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Typical day traders and swing traders look for stocks with quick,
short term movements, and are not in the business of holding
positions overnight let alone a week or two. So the use of
options has not usually been a component of their trading
strategies.

Now however, some new opportunities for profit are available
since many day trading firms are allowing their traders to trade
options. Unfortunately, many option strategies do not apply to
the quick in and out nature of day trading. Neither day traders
nor swing traders are typically in a single stock long enough for
the strategy of selling options for premium collection to be
viable.

Since these traders often look for break-outs, and sometimes go
bottom fishing to find opportunities for profit, a premium paying
option might work well for them. Why? Because the trader would
be buying protection from catastrophic losses. Bottom fishing
and breakouts are associated with volatility, which means
uncertainty and risk. However, there is a strategy that will
provide the necessary protection for these traders to carry
positions through overnight risk, while remaining fully
protected. This would still allow also them to take advantage of
the large potential upswing that was the original goal of
identifying the bottom and the break-out. This strategy is
called the protective put.

THE PROTECTIVE PUT

The Protective Put Strategy involves the purchase of put options
in combination with the purchase of stock and works well in
situations where a stock is prone to rapid, volatile movements.

A put option gives an owner the right, but not the obligation, to
sell a certain stock, at a certain price, by a specified date.
For this right, the owner pays a premium. The buyer, who
receives the premium, is obligated to take delivery of the stock
should the owner wish to sell at the strike price by the
specified date. A strategically used put option offers
protection against substantial loss.

The protective put strategy is a strategy that is ideal for a
trader who wants full hedging coverage. This strategy is very
effective in stocks that normally trade under high volatility, or
in stocks that normally do not trade under such high volatility
but may be involved in an event driven, highly volatile
situation.

When an investor purchases a stock, they can buy the put
(protective put) to provide a proper hedge. The construction of
this position is actually quite simple. You buy the stock and
you buy the put in a one to one ratio meaning one put for every
one hundred shares. Remember, one option contract is worth 100
shares. So, if you buy 400 shares of IBM then you need to
purchase exactly four puts.

From a premium standpoint, you must keep in mind that by
purchasing an option, you are paying out money as opposed to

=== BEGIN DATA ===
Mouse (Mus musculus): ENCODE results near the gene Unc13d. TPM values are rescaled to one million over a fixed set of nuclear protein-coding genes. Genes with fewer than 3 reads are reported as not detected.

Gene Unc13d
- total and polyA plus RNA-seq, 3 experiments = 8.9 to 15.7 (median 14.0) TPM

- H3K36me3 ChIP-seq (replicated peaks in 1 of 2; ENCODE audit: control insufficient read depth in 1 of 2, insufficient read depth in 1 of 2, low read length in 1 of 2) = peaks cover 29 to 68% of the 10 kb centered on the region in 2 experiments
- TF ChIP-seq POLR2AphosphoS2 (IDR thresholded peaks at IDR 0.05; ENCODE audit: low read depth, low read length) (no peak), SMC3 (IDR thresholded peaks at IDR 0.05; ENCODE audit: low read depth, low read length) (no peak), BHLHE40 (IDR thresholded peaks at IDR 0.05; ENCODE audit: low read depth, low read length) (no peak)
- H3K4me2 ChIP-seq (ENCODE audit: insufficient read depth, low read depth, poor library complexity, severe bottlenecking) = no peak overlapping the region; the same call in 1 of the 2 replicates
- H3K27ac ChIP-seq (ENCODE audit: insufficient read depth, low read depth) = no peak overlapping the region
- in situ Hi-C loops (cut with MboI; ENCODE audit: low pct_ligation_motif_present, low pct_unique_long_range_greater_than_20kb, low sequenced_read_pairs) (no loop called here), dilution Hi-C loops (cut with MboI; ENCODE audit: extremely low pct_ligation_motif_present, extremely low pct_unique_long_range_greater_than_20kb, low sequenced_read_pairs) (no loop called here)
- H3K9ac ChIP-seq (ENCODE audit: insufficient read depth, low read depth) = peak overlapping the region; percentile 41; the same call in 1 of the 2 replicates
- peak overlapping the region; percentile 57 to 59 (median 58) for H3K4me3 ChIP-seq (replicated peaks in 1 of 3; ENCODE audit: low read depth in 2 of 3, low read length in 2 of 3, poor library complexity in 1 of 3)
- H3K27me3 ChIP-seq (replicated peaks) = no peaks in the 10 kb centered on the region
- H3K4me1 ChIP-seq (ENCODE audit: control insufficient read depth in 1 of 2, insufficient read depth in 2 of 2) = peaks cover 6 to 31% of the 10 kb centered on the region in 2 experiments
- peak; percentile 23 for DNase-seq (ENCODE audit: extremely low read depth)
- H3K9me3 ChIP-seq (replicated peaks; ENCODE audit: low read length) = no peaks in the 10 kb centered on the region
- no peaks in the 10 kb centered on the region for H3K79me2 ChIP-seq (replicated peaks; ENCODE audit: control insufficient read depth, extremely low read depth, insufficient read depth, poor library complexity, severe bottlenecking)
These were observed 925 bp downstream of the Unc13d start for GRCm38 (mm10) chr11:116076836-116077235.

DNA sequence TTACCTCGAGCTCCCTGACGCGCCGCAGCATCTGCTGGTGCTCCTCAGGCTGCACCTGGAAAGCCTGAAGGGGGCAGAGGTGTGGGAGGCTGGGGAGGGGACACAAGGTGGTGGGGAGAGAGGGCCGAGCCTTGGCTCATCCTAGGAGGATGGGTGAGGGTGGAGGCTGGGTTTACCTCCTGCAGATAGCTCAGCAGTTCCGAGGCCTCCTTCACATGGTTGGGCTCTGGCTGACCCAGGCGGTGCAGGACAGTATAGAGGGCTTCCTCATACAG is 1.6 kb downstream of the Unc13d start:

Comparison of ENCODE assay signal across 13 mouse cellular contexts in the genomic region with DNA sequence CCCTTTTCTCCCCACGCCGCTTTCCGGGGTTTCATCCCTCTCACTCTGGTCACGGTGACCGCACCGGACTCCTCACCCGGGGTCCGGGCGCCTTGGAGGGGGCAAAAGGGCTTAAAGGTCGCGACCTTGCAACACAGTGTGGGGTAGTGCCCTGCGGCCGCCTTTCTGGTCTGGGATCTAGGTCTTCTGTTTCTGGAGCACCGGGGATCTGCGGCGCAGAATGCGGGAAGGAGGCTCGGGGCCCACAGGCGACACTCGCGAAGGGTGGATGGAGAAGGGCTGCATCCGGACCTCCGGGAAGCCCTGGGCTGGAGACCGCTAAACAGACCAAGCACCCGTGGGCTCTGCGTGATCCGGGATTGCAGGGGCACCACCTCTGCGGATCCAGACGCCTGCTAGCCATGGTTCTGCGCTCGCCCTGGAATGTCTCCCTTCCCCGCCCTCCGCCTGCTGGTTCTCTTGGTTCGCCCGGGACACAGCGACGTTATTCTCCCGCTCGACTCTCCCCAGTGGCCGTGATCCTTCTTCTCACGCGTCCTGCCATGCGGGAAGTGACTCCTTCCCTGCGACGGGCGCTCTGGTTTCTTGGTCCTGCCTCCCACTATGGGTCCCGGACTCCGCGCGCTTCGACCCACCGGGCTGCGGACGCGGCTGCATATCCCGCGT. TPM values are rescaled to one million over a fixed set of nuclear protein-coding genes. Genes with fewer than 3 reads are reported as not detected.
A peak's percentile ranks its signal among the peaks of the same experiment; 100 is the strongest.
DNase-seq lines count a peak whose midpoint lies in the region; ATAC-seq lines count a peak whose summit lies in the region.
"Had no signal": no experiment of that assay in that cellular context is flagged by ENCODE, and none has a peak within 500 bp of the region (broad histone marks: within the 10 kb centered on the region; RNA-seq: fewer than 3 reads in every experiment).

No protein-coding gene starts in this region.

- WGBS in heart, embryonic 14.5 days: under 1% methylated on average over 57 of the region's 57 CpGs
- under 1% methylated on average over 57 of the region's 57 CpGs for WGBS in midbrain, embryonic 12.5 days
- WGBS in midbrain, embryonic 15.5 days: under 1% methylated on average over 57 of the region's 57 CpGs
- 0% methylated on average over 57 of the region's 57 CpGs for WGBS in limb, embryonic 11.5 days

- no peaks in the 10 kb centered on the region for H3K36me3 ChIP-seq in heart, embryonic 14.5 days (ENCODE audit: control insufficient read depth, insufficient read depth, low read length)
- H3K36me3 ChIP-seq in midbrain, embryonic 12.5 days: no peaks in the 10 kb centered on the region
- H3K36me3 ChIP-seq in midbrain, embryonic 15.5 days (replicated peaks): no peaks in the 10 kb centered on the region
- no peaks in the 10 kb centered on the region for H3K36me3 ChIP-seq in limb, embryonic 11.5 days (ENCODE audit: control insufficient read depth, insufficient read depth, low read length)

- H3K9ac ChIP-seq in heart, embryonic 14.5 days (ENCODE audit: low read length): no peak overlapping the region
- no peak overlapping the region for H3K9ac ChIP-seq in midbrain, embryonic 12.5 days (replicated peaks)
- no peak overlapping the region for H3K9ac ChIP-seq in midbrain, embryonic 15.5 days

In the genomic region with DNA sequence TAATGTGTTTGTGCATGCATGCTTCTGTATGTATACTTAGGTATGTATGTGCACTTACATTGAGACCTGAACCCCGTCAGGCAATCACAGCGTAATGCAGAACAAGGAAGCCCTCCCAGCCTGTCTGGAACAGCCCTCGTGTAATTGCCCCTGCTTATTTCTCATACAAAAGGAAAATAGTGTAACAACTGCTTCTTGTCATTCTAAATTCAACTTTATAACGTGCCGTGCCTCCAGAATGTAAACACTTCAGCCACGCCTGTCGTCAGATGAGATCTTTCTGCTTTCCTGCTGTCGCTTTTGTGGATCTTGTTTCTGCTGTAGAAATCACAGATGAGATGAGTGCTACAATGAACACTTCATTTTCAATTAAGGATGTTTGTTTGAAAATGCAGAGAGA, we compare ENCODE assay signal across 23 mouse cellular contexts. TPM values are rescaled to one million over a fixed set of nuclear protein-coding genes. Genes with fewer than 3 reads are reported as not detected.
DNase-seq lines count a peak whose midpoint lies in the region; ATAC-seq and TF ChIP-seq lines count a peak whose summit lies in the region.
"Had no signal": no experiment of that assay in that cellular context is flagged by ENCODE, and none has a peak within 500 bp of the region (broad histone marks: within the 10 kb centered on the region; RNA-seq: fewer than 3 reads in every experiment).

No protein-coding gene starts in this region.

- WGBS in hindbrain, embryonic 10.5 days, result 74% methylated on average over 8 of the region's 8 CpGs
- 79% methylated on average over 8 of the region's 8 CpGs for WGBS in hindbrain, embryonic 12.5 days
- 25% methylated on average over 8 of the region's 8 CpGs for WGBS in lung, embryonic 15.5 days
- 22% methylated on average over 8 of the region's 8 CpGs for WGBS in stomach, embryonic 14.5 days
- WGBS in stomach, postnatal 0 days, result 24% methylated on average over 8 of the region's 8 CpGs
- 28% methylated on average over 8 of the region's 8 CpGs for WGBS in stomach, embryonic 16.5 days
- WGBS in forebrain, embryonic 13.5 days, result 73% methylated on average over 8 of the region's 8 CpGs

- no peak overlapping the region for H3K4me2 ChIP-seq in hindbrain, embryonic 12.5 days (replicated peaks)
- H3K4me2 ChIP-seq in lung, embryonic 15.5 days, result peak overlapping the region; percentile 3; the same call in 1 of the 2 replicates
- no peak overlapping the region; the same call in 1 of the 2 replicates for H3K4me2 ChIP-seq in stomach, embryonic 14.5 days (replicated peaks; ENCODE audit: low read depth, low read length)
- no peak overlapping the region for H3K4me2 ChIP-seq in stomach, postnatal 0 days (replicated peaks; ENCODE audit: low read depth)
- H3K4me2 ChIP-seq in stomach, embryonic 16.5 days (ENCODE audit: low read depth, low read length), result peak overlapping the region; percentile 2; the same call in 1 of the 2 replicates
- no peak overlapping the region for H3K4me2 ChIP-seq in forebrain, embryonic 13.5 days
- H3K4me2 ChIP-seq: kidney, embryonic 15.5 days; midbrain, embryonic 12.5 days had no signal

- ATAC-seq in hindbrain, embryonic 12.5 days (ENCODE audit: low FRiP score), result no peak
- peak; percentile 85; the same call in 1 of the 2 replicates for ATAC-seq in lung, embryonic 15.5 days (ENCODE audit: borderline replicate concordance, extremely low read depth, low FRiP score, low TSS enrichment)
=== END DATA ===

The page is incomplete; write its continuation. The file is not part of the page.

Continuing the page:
collecting money. This means that your position must
“outperform” the amount of money that you paid for the put. If
you were to pay $1.00 for a put and you owned stock against it,
the stock would have to increase in price $1.00 just to break
even. The protective put strategy has time premium working
against it, thus the stock needs to move to a greater degree, and
more quickly, to offset the cost of the put.

When we buy a stock, three potential outcomes exist. The stock
can go up, go down or it can remain stagnant. If we were to
analyze the three scenarios, we would find that only one
scenario, the up scenario, can produce a positive return and
that’s only when the stock increases more than the amount you
paid for the puts. The other scenarios produce losses. If the
stock is stagnant, you lose the amount you paid for the put. If
the stock goes down, you lose again- but the loss is limited. It
is the limiting of loss in highly volatile situations that makes
the protective put an attractive and useful strategy.

This is how it works! Imagine you buy stock for $31.00 and buy
the 30 strike put for $1.00. If the stock goes down, the
position will produce a loss. For example, if the stock is down
to $30.00 (down $1.00) at expiration of the option, you have a
$1.00 capital loss. With the stock at $30.00, the 30 strike puts
will be worthless, thus you incur a $1.00 loss because that is
what you paid for the put. Your total loss will be $2.00. Using
the protective put strategy set a cap on your losses. The put
strategy’s attractiveness is that it will allow you to set loss
limits!

Let’s see how that works. We’ll set the stock price down to
$28.00. Since you purchased the stock at $31.00, there will be a
capital loss of $3.00. The puts, however, are now in the money
with the stock below $30.00. With the stock at $28.00, the 30
strike puts are worth $2.00. You paid $1.00 for them so you have
a $1.00 profit in the puts. Combine the put profit ($1.00) with
the capital loss ($3.00) and you have an overall loss of $2.00.
The $2.00 loss is the maximum you can lose no matter how low the
stock goes because the buyer of your put must take the stock at
the strike price. This is the protection the put provides.

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